In This Article Expand or collapse the "in this article" section Oscar Micheaux

  • Introduction
  • Filmographies
  • Bibliographies
  • Anthologies
  • Reference Works
  • Journals
  • Micheaux’s Novels
  • Scholarship of Micheaux’s Novels
  • Reviews
  • Other Resources

Cinema and Media Studies Oscar Micheaux
J. Ronald Green
  • LAST REVIEWED: 28 October 2011
  • LAST MODIFIED: 28 October 2011
  • DOI: 10.1093/obo/9780199791286-0049


Oscar Micheaux is the most prolific African American filmmaker in history, producing, between 1919 and 1948, about forty feature films plus seven long novels, all of them addressing black issues and black audiences. For decades he stood relatively unexamined as a figure admired for his relative business success but denigrated for his amateurish artistry, which was understood to derive from his lack of adequate financing and his informal self-education in filmmaking. Since 1969, when Thomas Cripps in Negro Digest reintroduced Micheaux as “by far the most famous, and best, of the black silent filmmakers,” and 1970, when Pearl Bowser showed Micheaux’s films at the Jewish Museum in Manhattan, a slow groundswell of scholarly attention has produced a minor industry in Micheaux criticism, as this bibliography indicates. Close observation by critics and scholars has revealed a major artistic talent, very different in many ways from any other auteur in the film canon and very different from what might have been predicted from a racially divided culture. Micheaux had much on his mind, including racism, class advancement, individual initiative, community solidarity, the black bourgeoisie, black poverty, skin-color fetish, interracial marriage, cultural whiteness, Hollywood cinema, black cinema, black literature and theater, gender relations, women’s autonomy, white philanthropy, capitalism, fascism, Jews, anti-Semitism, lynching, tenant peonage, Klan terrorism, censorship, D. W. Griffith, passing for white, the migrations to the North, the western frontier, black music, the New Negro, and American empire and patriotism. He was a supporter of both Booker T. Washington and W. E. B. DuBois, two leaders often set against each other; Micheaux found both necessary. All of these burning issues and more he packed into a unique form of cinema that often referred to known genres—such as melodrama, musicals, detective procedurals, and courtroom dramas—but at the same time commented on, revised, and adapted, rather than adopted, those forms. Micheaux found a way to work in a uniquely independent fashion most of his life, creating a truly middle-class-produced, truly African American, truly individual cinema out of his own vision, beholden to no masters. Thus, he serves as an important example of how a body of work significantly alternative to mainstream forms can be propagated. That this example remains as relevant today as it was in his time is indicated by the volume and quality of works listed in this bibliography.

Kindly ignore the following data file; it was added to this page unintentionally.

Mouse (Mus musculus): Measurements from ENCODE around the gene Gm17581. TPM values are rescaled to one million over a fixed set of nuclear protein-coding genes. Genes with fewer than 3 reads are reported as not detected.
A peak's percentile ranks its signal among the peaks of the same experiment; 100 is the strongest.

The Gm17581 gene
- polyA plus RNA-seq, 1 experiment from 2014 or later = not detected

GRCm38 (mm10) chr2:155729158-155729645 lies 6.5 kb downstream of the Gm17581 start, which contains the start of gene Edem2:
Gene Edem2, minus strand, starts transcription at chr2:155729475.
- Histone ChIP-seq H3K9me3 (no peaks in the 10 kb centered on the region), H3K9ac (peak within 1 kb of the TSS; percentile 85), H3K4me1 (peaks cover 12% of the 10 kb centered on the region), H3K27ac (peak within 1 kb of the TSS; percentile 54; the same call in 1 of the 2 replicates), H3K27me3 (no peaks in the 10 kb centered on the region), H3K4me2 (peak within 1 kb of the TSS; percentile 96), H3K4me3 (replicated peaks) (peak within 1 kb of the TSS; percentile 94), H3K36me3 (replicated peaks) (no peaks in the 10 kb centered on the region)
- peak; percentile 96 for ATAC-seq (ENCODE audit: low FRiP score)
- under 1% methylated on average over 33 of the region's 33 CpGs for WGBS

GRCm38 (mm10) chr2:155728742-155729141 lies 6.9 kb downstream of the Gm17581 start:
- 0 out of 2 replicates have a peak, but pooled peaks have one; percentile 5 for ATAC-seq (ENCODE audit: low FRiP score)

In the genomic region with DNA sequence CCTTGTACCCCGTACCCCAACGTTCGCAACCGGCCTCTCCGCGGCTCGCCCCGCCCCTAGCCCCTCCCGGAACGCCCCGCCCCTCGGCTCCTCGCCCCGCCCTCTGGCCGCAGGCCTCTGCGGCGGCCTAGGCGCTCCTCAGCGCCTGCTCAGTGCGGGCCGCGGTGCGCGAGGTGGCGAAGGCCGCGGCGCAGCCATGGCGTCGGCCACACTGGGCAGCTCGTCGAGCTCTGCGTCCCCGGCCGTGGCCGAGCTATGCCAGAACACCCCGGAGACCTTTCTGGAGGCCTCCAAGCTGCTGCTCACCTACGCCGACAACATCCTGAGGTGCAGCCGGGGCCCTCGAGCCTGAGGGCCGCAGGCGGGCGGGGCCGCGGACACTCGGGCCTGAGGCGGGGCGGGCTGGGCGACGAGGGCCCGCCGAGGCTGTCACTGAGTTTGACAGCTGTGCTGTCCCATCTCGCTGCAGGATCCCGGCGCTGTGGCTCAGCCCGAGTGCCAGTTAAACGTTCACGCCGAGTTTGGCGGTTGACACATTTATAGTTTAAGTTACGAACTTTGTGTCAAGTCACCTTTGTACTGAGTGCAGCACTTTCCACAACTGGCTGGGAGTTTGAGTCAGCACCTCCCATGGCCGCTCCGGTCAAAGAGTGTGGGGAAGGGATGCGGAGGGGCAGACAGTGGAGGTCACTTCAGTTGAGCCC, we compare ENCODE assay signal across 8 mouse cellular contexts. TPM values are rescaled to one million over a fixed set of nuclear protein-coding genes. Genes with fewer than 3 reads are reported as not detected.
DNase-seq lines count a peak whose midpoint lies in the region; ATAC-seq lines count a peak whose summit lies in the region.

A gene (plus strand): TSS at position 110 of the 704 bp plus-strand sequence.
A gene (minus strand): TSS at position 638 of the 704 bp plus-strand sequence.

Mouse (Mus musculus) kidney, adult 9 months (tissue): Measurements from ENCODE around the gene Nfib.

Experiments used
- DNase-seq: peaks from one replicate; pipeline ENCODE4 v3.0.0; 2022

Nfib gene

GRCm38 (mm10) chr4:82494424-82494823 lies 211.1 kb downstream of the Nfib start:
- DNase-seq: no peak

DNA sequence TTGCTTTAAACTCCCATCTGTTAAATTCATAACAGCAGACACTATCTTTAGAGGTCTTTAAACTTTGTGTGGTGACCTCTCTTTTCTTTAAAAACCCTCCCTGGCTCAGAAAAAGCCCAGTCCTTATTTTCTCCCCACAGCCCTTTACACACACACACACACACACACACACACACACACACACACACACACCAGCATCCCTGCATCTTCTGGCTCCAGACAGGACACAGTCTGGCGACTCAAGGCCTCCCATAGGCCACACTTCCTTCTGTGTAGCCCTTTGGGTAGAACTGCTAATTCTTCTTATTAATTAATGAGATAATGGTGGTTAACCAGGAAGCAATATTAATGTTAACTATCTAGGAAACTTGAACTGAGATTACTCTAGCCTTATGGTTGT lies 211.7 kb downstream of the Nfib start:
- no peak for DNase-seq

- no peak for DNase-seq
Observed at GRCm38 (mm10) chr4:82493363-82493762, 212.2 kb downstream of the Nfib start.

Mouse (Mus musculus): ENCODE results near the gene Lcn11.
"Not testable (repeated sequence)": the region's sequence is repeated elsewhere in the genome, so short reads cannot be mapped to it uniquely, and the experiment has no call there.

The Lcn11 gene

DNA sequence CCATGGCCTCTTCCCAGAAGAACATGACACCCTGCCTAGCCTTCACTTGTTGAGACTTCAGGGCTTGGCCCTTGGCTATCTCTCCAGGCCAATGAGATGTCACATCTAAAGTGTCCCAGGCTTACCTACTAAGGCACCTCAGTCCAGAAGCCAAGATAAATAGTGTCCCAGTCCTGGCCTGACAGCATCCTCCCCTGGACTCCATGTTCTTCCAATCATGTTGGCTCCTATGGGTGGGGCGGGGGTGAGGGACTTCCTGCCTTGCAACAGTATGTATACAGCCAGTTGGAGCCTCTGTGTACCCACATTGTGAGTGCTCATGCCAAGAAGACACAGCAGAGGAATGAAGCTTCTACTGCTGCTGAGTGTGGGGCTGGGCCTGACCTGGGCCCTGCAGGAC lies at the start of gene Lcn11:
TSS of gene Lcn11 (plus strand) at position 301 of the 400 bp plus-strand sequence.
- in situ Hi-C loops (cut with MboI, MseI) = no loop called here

There have been a number of filmographies over several decades, all of them unreliable until relatively recently because of the continuing, and probably permanent, lack of a central record of Micheaux’s businesses. The two entries here form a workable, annotated list of the current knowledge of the films Micheaux made. Musser, et al. 2001 is the best for the silent films, and McGilligan 2007 is good for both silent and sound.

  • McGilligan, Patrick. Oscar Micheaux: The Great and Only: The Life of America’s First Great Black Filmmaker. New York: HarperCollins, 2007.

    The filmography at pp. 352–366 covers the silent and sound films. Includes cast information and a small sample of press coverage or critical commentary.

  • Musser, Charles, Corey K. Creekmur, Pearl Bowser, J. Ronald Green, Charlene Regester, and Louise Spence. “An Oscar Micheaux Filmography: From the Silents through His Transition to Sound, 1919–1931.” In Oscar Micheaux and His Circle: African-American Filmmaking and Race Cinema of the Silent Era. Edited by Pearl Bowser, Charles Musser, and Jane Gaines, 228–277. Bloomington: Indiana University Press, 2001.

    Hands-down the best, most thorough, and most careful filmography of Micheaux’s silent films. Annotations include a wealth of detailed information, arranged in categories such as length, cast, production dates, locations, source for viewing, description, archival access, history of screenings, samples of press coverage, and special notes.

back to top

Users without a subscription are not able to see the full content on this page. Please subscribe or login.

How to Subscribe

Oxford Bibliographies Online is available by subscription and perpetual access to institutions. For more information or to contact an Oxford Sales Representative click here.